By: Heather Michon |
Blood transfusions are a common procedure performed when the body’s normal process for renewing blood is disrupted for any reason. Side effects like an allergic reaction or infection may occur, with more serious complications taking place if the blood isn’t a good match for the patient.
Blood transfusions are one of the most common medical procedures performed in U.S. hospitals today. The National Institutes of Health estimate over 4 million Americans receive transfusions each year.
What is blood?
Blood is the substance that carries oxygen and nutrients to our cells, carries away our metabolic waste, and repels invaders.
A little over half of our blood is made up of a yellowish mixture of water, salts, and proteins called plasma. The remainder is made up of solids, primarily:
- Red blood cells (RBCs), which carry oxygen to the heart and lungs
- White blood cells (WBCs), which fights off infection
- Platelets, which aid in clotting
Why blood transfusions?
Blood is constantly in the process of renewal. Red blood cells live an average of 120 days, with platelets living about a week, and most white blood cells surviving just a day or two. Fresh blood cells originate in our marrow, the spongy center of our bones.
Blood transfusions are needed when this normal process is disrupted, either through trauma, where a wound or injury causes blood to be lost faster than it can be replaced, or from illness or infections.
Depending on the circumstances, your physician might order a blood transfusion of whole blood, or just plasma, platelets, or other blood products. Transfusions are delivered into the body through an intravenous catheter.
What are the blood transfusion risks?
Blood transfusions are generally considered uncomplicated, yet — like all medical procedures — there are risks involved.
Donations are carefully screened for blood-borne viruses like hepatitis and HIV. Infections are very rare. The most common risk is an allergic reaction, such as hives or fever. Some people may also experience mild back or chest pain.
More serious complications may arise when the blood being transfused isn’t a good match for the patient. This may occur when the patient’s body sometimes perceives the donor’s red blood cells as an invader and destroys them. The inflammatory response can lead to organ damage.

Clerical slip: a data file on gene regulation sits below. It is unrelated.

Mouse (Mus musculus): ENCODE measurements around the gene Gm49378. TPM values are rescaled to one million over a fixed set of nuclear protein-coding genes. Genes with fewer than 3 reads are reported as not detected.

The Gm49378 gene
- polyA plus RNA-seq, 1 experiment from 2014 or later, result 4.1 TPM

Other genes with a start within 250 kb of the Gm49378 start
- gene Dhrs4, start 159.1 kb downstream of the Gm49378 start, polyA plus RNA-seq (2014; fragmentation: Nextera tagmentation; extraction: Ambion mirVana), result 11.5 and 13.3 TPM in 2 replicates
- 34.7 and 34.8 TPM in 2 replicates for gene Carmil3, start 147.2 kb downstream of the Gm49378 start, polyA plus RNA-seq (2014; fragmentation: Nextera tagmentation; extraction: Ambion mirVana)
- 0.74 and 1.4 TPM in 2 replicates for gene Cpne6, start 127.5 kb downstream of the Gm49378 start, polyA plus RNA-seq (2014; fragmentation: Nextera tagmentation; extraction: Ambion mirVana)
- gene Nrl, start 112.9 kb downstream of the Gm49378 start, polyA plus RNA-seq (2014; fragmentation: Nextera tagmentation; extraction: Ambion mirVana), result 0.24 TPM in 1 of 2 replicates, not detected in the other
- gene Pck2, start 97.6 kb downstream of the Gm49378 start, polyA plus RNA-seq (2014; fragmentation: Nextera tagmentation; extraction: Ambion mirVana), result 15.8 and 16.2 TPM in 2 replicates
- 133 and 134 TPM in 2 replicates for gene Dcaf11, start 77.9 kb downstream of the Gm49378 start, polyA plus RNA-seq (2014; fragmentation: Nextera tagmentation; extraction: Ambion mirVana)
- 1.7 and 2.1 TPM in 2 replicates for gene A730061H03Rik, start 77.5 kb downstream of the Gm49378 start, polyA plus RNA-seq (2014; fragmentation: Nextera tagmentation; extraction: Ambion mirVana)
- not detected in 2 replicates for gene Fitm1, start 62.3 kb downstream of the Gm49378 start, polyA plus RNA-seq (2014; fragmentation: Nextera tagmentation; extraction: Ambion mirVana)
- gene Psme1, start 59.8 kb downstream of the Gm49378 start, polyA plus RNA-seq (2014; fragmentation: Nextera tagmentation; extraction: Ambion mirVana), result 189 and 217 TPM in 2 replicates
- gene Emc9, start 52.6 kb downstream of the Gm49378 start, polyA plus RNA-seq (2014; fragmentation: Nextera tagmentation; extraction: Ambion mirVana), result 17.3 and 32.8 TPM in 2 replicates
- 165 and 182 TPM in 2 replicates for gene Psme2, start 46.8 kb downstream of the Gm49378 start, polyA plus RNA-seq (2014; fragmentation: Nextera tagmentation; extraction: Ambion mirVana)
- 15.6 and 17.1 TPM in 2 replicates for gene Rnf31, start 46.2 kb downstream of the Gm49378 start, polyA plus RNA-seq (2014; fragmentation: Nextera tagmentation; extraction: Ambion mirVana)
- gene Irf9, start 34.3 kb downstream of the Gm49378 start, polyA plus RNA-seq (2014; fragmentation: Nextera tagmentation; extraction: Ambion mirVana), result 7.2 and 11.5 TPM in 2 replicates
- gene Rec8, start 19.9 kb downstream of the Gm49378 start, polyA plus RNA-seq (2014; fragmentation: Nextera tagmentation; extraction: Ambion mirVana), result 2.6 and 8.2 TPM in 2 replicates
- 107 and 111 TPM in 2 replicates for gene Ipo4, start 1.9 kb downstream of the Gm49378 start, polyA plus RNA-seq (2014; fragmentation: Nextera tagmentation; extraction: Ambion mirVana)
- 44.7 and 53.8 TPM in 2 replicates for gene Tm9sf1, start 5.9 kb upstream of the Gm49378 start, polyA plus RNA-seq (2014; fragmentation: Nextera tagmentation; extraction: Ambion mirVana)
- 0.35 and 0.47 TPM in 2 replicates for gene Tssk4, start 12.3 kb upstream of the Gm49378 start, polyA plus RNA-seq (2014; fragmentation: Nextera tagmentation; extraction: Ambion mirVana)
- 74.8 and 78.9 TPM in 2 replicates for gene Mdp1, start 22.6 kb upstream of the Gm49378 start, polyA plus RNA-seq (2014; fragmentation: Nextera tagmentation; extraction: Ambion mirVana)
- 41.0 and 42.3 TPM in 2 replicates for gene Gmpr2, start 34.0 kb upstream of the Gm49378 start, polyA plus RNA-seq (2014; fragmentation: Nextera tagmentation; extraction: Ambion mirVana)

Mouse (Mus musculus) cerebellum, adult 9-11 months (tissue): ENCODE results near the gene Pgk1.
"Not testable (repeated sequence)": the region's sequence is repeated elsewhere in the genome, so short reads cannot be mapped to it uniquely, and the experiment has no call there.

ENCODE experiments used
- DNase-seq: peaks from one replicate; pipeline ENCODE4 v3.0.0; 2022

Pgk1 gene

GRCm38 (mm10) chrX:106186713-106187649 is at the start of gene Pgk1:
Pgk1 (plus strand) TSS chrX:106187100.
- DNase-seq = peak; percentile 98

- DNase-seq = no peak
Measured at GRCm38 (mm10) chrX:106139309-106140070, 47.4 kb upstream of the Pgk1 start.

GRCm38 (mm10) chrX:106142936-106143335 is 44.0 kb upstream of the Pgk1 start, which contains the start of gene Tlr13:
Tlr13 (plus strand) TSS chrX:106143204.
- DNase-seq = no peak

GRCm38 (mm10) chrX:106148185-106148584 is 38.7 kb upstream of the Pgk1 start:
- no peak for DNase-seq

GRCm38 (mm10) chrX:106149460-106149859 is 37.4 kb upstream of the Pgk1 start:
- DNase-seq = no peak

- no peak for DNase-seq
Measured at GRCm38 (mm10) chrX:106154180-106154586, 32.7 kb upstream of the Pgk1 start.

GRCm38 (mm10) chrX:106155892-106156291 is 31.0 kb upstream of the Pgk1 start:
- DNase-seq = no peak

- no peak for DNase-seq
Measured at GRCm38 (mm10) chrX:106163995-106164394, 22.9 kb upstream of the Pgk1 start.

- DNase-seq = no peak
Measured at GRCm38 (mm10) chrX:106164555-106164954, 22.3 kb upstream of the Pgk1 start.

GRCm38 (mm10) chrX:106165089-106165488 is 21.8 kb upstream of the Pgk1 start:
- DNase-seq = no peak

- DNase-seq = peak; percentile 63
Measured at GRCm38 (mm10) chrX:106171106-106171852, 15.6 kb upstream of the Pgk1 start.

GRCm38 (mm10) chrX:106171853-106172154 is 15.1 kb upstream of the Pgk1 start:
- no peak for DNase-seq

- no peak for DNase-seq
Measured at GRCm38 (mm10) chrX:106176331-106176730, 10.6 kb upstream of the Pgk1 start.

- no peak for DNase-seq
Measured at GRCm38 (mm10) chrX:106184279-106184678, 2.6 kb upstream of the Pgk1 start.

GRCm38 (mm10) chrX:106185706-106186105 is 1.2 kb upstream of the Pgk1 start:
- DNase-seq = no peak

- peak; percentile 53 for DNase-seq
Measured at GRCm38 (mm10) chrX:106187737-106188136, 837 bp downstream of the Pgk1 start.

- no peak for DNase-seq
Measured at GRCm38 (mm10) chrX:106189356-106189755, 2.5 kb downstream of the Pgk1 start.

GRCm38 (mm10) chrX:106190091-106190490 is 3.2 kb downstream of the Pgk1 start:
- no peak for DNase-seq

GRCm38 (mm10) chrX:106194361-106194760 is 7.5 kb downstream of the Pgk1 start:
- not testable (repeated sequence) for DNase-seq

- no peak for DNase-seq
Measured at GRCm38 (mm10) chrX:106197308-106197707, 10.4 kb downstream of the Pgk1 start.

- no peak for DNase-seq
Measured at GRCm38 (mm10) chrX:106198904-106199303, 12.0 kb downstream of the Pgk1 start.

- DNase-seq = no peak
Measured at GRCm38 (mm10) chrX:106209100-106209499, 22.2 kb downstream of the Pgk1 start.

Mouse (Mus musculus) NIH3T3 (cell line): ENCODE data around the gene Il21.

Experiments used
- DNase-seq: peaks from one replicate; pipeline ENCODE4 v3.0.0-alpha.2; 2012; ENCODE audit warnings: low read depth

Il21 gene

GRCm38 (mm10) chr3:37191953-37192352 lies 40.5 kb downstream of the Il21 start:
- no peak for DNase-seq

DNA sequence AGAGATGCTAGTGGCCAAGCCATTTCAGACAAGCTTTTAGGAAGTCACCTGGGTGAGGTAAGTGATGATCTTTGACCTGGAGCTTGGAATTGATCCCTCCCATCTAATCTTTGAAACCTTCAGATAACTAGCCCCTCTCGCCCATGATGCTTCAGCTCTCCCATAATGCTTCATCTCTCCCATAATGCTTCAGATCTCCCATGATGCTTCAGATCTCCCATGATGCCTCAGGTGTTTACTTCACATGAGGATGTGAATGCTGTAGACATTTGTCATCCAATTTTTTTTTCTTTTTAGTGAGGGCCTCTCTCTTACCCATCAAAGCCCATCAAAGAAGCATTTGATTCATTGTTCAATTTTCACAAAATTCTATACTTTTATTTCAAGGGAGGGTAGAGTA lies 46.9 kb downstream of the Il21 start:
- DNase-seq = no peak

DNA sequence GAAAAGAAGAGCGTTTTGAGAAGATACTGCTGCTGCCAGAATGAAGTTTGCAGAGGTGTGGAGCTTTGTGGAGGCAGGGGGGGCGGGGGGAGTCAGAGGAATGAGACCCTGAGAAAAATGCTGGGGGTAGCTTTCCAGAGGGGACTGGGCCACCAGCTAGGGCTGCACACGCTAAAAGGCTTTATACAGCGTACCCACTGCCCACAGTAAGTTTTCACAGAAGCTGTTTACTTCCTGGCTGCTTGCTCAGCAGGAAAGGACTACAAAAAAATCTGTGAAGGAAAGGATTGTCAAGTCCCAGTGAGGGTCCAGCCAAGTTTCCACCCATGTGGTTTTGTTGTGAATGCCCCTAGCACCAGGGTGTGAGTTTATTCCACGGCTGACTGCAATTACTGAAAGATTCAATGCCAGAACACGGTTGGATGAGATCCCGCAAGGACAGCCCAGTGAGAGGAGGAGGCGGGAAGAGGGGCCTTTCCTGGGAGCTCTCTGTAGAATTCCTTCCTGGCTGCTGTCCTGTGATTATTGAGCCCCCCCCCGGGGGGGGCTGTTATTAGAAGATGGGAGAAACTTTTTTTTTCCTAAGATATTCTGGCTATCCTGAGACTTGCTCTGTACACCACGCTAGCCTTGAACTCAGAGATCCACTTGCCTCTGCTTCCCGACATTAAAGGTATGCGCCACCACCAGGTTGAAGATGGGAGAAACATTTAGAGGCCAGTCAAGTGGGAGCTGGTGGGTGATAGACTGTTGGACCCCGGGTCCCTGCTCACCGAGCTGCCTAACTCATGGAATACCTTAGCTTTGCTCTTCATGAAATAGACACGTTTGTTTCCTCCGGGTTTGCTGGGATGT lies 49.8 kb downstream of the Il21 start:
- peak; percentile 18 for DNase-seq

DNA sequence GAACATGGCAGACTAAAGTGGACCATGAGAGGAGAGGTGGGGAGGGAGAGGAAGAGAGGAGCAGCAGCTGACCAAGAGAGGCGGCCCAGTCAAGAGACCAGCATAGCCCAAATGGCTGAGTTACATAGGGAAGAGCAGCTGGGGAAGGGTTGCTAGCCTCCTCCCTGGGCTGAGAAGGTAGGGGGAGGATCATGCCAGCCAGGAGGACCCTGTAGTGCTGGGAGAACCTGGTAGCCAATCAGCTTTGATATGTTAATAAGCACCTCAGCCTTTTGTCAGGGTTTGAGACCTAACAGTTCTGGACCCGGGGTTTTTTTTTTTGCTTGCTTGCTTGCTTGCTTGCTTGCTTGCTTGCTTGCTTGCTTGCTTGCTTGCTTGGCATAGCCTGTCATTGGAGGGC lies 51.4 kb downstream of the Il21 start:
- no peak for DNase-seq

What happens when you start a transfusion?
Once everything is set, a nurse or technician will start the transfusion.
- A final set of checks makes sure the blood provided by the hospital’s blood bank has been cross-checked for your use.
- The nurse will take baseline readings of your blood pressure, heart rate, and temperature.
- If it isn’t already set up, an intravenous line will be inserted.
- The nurse will hook up a bag of normal saline solution, then attach the bag containing the blood products. Both will hang on the IV pole above you. Because blood can clump or clot, it will pass through a filter before it gets to your body.
- The nurse will set the drip rate for both the blood product and the saline, either by a gravity drip or an electric IV (or infusion) pump.
What are the warning signs?
Most transfusions take 1-4 hours to complete. Once a transfusion starts, the nurse will stay with you and take your vital signs at frequent intervals.
Alert your nurse if you feel:
- Shortness of breath
- Pain in your back or chest
- Unusual itching
- Fever or chills
Also let them know if you feel any psychological changes. Some patients report feeling a sense of danger or uneasiness. If you develop a reaction, nurses will stop the transfusion and alert your physician and the blood bank.
What happens when the transfusion is over?
Once the transfusion is complete, assuming you’re not in need of further care, the catheter will be removed from your arm and the insertion site bandaged. You should not experience any pain after the procedure.
Still have questions? Print out our Frequently Asked IV Questions sheet and take it with you.